US vice president-elect Joe Biden was all smiles when he paid a courtesy call to the man he will succeed, Vice President Dick Cheney.
But he has insisted he wants to be nothing like him.
Biden has called Cheney “the most dangerous vice president we’ve had probably in American history” and said he couldn’t name a single good thing Cheney had done. But even if he won’t acknowledge any similarities, there’s one way that Biden wants to be like Cheney — a strong partner in governing the country.
Biden is proving to be a hands-on No. 2 to president-elect Barack Obama. He is carving out his own niche, specializing in foreign affairs, his area of expertise for decades in the Senate, and sticking close to Obama.
Meanwhile, Senator Hillary Rodham Clinton, the former first lady who pushed Obama hard for the Democratic presidential nomination, emerged as a candidate that the president-elect is considering for secretary of state, according to two Democratic officials in close contact with the Obama transition team.
Other people frequently mentioned for the State Department job are Senator Chuck Hagel, a Nebraska Republican and critic of the Iraq War; Senator John Kerry, the 2004 Democratic presidential candidate; and New Mexico’s Hispanic Democratic governor, Bill Richardson, a former UN ambassador.
Obama has named several former aides to former president Bill Clinton to help run his transition effort. Biden himself will have an experienced aide who can help his voice be heard in the White House.
He chose former vice president Al Gore’s chief of staff Ron Klain to fill the same job for him, Democrats said on Thursday.
Past vice presidents have often been relegated to ceremonial roles, without major input on daily decisions. But the last two vice presidents, Cheney and Al Gore, have been extraordinarily involved and insisted on private weekly lunches with their bosses.
Biden has said he told Obama, before accepting the running mate slot, that he wouldn’t want a peripheral assignment like reorganizing government, which Gore took on, along with other tasks.
In an interview with The New Yorker magazine last month, he said he told Obama: “I don’t want to be a vice president who is not part of the major decisions you make.”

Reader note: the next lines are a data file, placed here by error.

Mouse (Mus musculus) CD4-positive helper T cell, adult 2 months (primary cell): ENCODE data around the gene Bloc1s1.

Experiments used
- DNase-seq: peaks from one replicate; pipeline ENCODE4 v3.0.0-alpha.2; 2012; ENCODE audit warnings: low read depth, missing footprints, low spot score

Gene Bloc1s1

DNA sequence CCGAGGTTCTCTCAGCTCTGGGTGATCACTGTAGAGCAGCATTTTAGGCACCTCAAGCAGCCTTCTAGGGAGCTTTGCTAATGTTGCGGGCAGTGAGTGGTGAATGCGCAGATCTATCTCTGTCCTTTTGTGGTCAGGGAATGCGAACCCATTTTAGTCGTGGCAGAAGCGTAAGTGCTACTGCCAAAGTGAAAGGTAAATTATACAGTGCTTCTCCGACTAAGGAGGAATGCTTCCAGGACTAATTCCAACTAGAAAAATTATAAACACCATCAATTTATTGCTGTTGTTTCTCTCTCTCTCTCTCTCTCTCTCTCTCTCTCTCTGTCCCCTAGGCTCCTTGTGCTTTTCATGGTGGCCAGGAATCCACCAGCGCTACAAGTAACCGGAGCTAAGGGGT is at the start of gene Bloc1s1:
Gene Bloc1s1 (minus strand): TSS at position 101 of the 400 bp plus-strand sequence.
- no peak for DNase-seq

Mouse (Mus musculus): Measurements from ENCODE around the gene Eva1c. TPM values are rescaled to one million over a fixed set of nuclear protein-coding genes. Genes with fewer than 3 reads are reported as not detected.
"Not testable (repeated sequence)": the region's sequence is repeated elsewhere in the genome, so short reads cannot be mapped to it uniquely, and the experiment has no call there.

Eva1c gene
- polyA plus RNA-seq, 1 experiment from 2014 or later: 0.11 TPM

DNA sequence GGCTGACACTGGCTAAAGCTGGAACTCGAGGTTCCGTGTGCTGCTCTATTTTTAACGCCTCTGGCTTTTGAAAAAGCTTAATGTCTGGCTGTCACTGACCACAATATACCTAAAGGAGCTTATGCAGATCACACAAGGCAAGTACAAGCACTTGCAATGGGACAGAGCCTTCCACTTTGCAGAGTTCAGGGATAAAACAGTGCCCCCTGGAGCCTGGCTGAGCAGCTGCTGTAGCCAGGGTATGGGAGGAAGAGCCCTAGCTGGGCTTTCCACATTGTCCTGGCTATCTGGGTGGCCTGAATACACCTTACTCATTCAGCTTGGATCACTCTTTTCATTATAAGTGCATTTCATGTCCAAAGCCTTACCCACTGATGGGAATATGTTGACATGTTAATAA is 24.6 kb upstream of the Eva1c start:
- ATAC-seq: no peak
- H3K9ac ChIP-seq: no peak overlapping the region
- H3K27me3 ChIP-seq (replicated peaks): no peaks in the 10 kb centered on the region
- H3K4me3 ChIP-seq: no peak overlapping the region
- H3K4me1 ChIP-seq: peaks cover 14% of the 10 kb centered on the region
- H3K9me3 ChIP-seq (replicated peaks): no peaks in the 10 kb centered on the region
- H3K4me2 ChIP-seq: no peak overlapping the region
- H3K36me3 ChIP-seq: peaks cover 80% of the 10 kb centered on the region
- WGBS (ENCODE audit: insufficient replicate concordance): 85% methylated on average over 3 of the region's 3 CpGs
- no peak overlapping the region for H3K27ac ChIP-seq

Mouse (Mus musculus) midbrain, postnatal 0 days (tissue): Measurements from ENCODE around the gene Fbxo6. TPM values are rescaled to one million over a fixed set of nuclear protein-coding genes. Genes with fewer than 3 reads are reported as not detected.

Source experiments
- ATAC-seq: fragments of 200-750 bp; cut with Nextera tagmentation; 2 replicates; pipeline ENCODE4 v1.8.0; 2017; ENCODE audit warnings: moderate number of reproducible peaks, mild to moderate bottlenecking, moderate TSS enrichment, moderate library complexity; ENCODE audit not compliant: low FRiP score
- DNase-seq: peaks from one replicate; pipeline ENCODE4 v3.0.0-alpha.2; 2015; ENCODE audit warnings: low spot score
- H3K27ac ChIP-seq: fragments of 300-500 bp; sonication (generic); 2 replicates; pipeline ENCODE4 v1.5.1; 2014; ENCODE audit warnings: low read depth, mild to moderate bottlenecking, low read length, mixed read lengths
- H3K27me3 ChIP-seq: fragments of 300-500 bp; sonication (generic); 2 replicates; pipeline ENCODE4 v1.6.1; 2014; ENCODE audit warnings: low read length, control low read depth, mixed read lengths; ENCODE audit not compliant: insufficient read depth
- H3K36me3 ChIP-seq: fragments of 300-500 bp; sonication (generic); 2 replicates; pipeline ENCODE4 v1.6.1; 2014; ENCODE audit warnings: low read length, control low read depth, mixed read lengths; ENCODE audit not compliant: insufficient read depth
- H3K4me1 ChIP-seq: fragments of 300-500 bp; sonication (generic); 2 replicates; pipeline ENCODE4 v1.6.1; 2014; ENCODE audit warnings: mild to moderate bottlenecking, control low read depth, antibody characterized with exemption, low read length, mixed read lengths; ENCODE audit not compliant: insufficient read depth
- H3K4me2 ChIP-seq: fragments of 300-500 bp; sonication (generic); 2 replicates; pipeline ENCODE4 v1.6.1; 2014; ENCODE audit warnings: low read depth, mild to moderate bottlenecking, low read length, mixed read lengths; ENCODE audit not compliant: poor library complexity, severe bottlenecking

Biden will have a special interest in the Iraq War, as his son is scheduled to deploy there this month.
So far, Biden has been working closely with Obama. He has been in almost all the president-elect’s meetings at his new government office space in Chicago and has been dispatched to make calls to several foreign leaders.
Biden was asked to smooth over a miscommunication following Obama’s phone call with Polish President Lech Kaczynski last week.
Kaczynski issued a statement saying Obama vowed to continue with President George W. Bush’s missile defense project. But Obama’s advisers denied it, and the Polish foreign minister later said it was a misinterpretation on their part.
Biden called Kaczynski a couple of days later to explain that the Obama administration will assess the program before deciding whether to stick with it.
He also spoke this week with Afghan President Hamid Karzai, Jordan’s King Abdullah II, British Prime Minister Gordon Brown and Brown’s predecessor, Tony Blair. And he spoke with Israel’s foreign and defense ministers, along with Israeli opposition leader Benjamin Netanyahu, according to a statement issued on Thursday by the Obama transition team.
Biden has said he’d like to use his 36 years of experience in the Senate, including leadership of the Judiciary and Foreign Relations committees, to help push Obama’s agenda in Congress.
It is longtime insider’s experience that Obama lacks and a role that has not been Cheney’s focus.
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